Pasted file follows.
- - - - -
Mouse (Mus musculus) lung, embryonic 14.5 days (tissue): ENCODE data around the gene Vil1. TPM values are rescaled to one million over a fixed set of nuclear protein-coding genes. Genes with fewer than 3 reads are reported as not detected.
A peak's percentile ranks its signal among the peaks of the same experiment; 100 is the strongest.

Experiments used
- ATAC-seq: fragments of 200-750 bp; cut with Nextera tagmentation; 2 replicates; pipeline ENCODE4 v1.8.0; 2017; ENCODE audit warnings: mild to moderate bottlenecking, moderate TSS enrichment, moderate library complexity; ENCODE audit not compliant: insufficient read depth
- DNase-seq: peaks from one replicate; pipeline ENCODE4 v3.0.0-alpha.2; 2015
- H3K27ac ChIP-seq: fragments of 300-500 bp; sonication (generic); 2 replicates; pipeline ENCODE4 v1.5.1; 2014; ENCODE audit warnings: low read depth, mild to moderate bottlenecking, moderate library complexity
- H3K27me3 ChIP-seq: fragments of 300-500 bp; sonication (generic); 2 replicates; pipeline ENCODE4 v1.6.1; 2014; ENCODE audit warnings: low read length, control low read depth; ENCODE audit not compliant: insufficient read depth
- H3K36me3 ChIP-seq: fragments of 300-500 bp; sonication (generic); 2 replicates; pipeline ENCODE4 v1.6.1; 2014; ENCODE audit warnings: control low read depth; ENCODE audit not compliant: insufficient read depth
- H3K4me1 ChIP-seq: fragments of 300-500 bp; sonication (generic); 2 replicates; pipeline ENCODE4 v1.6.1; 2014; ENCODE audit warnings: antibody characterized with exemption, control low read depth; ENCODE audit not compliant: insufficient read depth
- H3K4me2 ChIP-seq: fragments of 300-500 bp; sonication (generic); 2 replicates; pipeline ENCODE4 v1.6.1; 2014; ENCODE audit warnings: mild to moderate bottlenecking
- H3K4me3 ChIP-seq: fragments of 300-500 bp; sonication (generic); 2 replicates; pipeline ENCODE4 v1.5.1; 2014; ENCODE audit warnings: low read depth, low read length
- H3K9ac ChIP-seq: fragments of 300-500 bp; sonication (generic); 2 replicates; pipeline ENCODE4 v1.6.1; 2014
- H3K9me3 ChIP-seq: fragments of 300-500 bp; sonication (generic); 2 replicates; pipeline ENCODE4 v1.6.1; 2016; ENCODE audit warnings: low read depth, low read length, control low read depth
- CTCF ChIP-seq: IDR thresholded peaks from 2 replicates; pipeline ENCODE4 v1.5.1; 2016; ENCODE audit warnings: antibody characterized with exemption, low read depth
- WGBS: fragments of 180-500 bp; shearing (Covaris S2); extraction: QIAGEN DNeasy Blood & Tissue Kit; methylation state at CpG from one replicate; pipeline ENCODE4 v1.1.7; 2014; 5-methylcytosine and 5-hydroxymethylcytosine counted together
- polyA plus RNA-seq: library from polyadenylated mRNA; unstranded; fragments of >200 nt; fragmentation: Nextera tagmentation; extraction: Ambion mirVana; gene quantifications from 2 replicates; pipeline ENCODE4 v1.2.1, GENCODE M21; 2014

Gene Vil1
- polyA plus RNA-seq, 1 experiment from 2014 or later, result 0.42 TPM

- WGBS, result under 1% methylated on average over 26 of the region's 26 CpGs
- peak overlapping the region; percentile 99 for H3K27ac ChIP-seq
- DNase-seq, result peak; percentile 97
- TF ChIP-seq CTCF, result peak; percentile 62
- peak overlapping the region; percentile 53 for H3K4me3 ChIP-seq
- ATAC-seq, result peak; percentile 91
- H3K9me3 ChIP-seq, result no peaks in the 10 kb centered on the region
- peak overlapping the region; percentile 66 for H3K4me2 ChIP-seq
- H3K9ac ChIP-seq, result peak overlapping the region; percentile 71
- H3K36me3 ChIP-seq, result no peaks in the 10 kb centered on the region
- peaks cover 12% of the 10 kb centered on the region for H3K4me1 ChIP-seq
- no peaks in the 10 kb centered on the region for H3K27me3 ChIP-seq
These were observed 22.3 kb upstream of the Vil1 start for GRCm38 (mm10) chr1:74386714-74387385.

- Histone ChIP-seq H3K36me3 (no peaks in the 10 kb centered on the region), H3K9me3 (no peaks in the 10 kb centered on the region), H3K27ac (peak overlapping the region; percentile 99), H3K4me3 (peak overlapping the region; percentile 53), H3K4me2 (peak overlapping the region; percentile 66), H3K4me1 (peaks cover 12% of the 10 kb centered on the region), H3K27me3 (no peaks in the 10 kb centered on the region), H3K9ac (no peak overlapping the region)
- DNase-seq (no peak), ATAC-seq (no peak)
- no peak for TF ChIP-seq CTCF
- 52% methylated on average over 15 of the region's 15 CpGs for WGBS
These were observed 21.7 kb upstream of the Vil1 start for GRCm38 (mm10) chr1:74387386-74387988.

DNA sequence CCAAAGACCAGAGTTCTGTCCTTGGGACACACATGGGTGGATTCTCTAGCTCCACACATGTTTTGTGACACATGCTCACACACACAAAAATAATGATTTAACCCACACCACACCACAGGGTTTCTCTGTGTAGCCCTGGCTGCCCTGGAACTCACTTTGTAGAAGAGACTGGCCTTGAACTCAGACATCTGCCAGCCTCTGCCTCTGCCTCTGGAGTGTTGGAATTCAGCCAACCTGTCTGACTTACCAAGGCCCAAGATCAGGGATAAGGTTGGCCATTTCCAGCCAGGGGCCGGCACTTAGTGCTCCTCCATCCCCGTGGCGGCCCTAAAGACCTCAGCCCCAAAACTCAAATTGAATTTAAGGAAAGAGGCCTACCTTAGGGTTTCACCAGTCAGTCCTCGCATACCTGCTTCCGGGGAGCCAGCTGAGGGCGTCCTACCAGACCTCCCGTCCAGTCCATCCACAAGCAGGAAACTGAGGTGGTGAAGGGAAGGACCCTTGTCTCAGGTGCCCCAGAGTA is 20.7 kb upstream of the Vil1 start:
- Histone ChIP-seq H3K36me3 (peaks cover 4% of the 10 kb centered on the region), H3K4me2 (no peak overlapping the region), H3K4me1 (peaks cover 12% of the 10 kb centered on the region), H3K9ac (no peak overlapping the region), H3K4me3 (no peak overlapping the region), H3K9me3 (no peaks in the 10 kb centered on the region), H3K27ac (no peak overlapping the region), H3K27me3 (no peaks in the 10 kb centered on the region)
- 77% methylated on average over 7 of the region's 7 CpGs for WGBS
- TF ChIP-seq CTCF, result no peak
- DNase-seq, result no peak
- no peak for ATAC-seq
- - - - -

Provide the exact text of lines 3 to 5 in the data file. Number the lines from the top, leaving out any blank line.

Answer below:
Experiments used
- ATAC-seq: fragments of 200-750 bp; cut with Nextera tagmentation; 2 replicates; pipeline ENCODE4 v1.8.0; 2017; ENCODE audit warnings: mild to moderate bottlenecking, moderate TSS enrichment, moderate library complexity; ENCODE audit not compliant: insufficient read depth
- DNase-seq: peaks from one replicate; pipeline ENCODE4 v3.0.0-alpha.2; 2015